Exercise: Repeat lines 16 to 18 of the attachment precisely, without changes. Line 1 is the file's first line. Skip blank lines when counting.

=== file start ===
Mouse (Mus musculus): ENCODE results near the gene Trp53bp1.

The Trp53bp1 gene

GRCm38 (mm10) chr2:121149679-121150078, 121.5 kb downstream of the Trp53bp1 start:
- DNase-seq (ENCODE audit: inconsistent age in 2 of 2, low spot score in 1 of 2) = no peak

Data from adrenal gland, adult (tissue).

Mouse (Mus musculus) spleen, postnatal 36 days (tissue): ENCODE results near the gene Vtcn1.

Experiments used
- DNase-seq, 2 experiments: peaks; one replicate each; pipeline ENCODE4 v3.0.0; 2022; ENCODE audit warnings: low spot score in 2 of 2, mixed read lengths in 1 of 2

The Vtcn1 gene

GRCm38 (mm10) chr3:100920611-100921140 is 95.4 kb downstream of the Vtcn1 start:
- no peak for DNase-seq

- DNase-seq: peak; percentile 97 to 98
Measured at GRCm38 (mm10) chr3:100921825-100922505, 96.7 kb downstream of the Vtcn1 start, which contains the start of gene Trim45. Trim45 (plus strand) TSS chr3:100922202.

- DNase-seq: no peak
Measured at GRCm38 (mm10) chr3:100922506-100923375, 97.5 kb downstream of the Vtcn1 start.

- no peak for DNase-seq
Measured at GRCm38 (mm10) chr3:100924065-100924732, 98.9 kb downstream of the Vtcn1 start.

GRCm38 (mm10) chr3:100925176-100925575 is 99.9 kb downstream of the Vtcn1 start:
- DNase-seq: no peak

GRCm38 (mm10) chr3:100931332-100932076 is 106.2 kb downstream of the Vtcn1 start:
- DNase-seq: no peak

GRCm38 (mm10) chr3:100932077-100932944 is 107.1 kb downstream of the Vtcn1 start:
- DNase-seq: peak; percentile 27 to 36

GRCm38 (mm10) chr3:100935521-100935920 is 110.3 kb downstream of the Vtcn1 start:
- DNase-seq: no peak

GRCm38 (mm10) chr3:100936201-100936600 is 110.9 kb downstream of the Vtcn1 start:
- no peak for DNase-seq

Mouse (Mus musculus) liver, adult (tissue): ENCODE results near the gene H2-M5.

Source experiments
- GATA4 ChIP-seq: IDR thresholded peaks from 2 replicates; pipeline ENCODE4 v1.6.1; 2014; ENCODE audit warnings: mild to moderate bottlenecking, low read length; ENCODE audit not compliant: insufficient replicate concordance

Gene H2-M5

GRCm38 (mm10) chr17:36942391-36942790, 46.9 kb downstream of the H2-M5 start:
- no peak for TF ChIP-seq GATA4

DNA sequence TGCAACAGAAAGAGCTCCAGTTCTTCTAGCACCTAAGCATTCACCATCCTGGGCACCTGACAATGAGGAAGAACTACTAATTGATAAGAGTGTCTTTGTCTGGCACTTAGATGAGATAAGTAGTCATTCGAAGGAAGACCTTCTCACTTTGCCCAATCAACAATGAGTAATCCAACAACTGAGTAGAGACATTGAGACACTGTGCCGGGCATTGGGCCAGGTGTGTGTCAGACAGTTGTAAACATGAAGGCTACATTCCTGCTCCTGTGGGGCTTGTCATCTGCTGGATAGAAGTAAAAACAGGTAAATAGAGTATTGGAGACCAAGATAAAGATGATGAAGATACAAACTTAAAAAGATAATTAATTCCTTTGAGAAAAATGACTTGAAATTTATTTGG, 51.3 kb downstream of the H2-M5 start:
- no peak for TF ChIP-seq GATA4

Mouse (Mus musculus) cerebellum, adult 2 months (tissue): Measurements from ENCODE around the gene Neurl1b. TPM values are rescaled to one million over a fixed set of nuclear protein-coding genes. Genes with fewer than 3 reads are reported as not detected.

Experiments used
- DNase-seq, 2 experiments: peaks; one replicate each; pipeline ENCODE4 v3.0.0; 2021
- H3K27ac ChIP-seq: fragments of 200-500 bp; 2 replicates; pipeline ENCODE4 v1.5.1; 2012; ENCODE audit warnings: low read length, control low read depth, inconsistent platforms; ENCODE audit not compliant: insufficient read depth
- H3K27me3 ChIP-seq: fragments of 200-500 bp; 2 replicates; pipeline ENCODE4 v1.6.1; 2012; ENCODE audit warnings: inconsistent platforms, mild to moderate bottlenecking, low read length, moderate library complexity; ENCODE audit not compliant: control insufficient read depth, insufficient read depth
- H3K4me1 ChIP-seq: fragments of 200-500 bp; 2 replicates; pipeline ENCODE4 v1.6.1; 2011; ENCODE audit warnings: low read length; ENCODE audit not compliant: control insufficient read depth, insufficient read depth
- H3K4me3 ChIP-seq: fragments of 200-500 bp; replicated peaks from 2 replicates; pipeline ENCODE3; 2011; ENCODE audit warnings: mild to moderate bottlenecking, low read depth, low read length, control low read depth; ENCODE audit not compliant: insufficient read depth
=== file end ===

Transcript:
- no peak for DNase-seq
Measured at GRCm38 (mm10) chr3:100924065-100924732, 98.9 kb downstream of the Vtcn1 start.

GRCm38 (mm10) chr3:100925176-100925575 is 99.9 kb downstream of the Vtcn1 start: